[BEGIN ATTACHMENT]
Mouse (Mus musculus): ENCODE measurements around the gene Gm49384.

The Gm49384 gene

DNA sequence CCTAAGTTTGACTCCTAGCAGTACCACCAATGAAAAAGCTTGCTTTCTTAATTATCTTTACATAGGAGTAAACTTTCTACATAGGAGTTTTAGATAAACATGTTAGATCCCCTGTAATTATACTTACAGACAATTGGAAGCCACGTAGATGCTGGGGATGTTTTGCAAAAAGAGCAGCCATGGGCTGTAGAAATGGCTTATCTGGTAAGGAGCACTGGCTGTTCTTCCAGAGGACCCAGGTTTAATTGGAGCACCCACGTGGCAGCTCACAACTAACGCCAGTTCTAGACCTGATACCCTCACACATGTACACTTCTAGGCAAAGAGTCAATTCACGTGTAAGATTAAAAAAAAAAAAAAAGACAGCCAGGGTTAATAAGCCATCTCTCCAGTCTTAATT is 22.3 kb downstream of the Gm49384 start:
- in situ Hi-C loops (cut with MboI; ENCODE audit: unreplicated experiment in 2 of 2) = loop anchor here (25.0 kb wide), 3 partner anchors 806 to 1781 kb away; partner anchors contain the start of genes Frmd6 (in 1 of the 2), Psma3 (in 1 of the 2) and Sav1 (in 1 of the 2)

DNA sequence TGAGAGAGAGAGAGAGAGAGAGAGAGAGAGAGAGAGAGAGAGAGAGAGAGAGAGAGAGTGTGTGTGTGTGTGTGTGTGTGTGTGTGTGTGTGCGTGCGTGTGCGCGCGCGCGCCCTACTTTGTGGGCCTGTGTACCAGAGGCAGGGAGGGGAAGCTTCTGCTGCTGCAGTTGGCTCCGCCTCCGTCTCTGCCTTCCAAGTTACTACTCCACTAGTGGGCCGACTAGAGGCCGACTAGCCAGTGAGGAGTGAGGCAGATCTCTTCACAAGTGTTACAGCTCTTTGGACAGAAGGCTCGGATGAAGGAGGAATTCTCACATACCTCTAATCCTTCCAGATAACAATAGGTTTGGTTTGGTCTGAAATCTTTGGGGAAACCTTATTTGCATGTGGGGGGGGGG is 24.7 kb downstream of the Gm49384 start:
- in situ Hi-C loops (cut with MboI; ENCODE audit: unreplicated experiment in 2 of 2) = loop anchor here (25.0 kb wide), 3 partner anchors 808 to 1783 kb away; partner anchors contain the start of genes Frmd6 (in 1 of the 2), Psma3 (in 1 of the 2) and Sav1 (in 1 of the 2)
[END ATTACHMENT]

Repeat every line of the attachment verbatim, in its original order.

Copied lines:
Mouse (Mus musculus): ENCODE measurements around the gene Gm49384.

The Gm49384 gene

DNA sequence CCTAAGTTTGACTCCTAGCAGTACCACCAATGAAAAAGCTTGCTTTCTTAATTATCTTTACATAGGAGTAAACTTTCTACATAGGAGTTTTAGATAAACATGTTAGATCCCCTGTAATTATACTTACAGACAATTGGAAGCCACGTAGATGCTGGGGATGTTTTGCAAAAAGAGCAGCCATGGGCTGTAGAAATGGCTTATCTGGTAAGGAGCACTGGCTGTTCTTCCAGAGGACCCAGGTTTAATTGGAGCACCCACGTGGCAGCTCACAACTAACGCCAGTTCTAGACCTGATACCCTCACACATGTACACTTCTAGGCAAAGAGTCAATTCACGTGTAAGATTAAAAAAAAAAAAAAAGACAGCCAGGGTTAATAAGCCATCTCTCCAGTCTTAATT is 22.3 kb downstream of the Gm49384 start:
- in situ Hi-C loops (cut with MboI; ENCODE audit: unreplicated experiment in 2 of 2) = loop anchor here (25.0 kb wide), 3 partner anchors 806 to 1781 kb away; partner anchors contain the start of genes Frmd6 (in 1 of the 2), Psma3 (in 1 of the 2) and Sav1 (in 1 of the 2)

DNA sequence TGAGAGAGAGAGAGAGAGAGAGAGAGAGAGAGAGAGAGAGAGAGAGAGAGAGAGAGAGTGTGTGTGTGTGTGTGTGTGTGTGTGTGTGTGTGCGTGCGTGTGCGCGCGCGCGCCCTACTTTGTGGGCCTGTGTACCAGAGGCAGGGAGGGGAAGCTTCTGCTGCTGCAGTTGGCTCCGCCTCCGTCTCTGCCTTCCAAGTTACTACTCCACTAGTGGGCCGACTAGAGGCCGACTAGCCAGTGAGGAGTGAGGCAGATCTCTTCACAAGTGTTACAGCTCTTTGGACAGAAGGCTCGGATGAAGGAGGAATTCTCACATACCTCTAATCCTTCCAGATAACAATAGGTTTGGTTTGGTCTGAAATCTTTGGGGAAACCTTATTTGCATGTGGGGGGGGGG is 24.7 kb downstream of the Gm49384 start:
- in situ Hi-C loops (cut with MboI; ENCODE audit: unreplicated experiment in 2 of 2) = loop anchor here (25.0 kb wide), 3 partner anchors 808 to 1783 kb away; partner anchors contain the start of genes Frmd6 (in 1 of the 2), Psma3 (in 1 of the 2) and Sav1 (in 1 of the 2)